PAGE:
Ladies and gentlemen, look who's joining the peer group

The bible of the great and good, Burke's Landed Gentry, has, for the first time in its 179-year history, published a Yorkshire edition. Sheena Hastings reports. JOHN Prescott said he'd rather not be listed in the new "Ridings of York" edition of Burke's Landed Gentry, whose new incarnation gives a nod to the influence wielded by non-titled self-made folk from MPs to actors, musicians, writers, TV presenters and leaders in the voluntary sector .

In a break with its long tradition of listing the genealogy of toffs only, Coronation Street's Vera Duckworth (aka Liz Dawn from Leeds) sits alongside theatrical aristocracy Dame Judi Dench, daughter of a York GP.

The inclusion of these much-loved actresses is the equivalent, in previous times, of listing the actress and royal paramour Lily Langtry. Now wouldn't that have caused a scandal a century ago?

But times have changed – which is precisely what, in a sense, makes the cumbersomely-titled Burke's Landed Gentry The Ridings of York Including Contemporary Yorkshire People of Distinction such a strange book for the 21st century.

Of the 5,000 listings, 2,000 are members of the peerage who between them own vast tracts of the Broad Acres. The remaining 3,000 are a motley crew of the famous, rich, or simply distinguished in their field.

To qualify for a listing, people in the book must have been born in Yorkshire or live or work here. But there are some strange inclusions and omissions.

Broadcaster and writer Melvyn Bragg, for instance, is presumably listed because he visits Yorkshire a few times a year in the capacity of Chancellor of Leeds University. Yet a man more staunchly proud of his Westmoreland roots and accent barely exists.

And the Archbishop of Canterbury is listed, despite his only connection with Yorkshire being two years spent as a theology lecturer in Mirfield a quarter of a century ago.

Meanwhile, Yorkshire's own familiar and locally-grown BBC Look North presenter Christa Ackroyd is not mentioned in the tome, despite the inclusion of her sofa partner Harry Gration, and their more junior colleague Ian White.

Rugby star Ellory Hanley is missing, as is Barnsley-based fashion supremo Rita Britton and Harrogate's John Hardy, founder of the Link cashpoint network that revolutionised how we access our money.

Those being considered for listing are written to and asked if they would like to be included, and invited to supply personal information.

John Prescott replied characteristically that he'd rather not be in the book, but the publishers of Burke's decided to overrule the Deputy Prime Minister – something that's easy to do with a personality whose life is very much in the public domain. Christa Ackroyd, Rita Britton and John Hardy were not written to, says Dr Barrie Pettman, Baron of Bombie, who is publisher of the new Yorkshire edition. However, he says, the book will be updated every two years in order to include people overlooked initially and add other new names.

Pettman, who made his millions from publishing academic journals and is also an author and for many years an academic specialising in industrial relations, lives on a large estate at Patrington near Hull, and winters in New Zealand.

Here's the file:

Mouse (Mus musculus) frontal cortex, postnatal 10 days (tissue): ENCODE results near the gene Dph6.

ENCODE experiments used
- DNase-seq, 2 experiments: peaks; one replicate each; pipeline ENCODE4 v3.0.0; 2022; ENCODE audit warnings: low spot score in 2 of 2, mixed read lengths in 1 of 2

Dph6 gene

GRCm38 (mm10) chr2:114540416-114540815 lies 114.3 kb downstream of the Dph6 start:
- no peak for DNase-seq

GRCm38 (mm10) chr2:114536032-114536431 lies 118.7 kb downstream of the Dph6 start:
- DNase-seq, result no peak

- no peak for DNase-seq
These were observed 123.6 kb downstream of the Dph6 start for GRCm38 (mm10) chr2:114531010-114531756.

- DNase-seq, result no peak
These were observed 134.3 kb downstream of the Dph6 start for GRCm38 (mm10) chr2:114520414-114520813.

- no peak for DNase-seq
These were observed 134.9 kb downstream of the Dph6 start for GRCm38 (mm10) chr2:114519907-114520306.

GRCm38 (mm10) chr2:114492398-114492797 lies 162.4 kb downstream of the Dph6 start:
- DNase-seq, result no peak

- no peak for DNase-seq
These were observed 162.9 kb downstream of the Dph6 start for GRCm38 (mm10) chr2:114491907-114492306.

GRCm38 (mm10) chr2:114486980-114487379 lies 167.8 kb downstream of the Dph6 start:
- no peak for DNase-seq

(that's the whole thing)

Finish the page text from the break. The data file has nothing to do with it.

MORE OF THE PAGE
He acquired his baronetcy from Sir David Hope Dunbar, of the Scottish financial services company Allied Dunbar. Sir David apparently had a title or two to spare, and in Scottish law, a title can be passed outside the family. The Bombie coat of arms features two closed books.

Pettman has put a tidy sum of his own money into republishing BLG, which had not been updated in any form for 33 years until Pettman and his business partner decided to breathe new life into it a few years ago.

After printing an updated edition of the main book, they brought out a Scottish version, and are now embarked on giving each English region its own dedicated volume.

Despite his own personal fascination with genealogy – entries for some of the aristocrats mentioned in The Ridings of York edition go on for several pages – it's difficult to see why he is so keen on a book which he admits probably won't make money, even at 149 a throw. For him it is a labour of love that took several researchers 18 months to compile, even with 2,000 of the entries ready to poach from the main BLG.

"The traditional national version of Burke's has a bias towards the South," he says.

"There are many worthy people around the rest of the country who were not included, mostly

for space reasons. Giving each region its own book seems more fair.

"We also thought it was time for Burke's Landed Gentry to recognise that social patterns are very different now from when the book was first published in 1826. Many of the most influential people today are lawyers and those in showbusiness and the media, as well as leaders of large public organisations.

"It's a recognition of people who've contributed to society. Jimmy Savile might seem an odd choice, but he has done a great deal for charity."

But who will buy it?

"I can see it being very useful for those interested in genealogy, the legal profession, people in business and those who want to network generally.

"I can't conceivably see that there's money in it, but then the market for books is very difficult. I mainly do it out of interest."

sheena.hastings@ypn.co.uk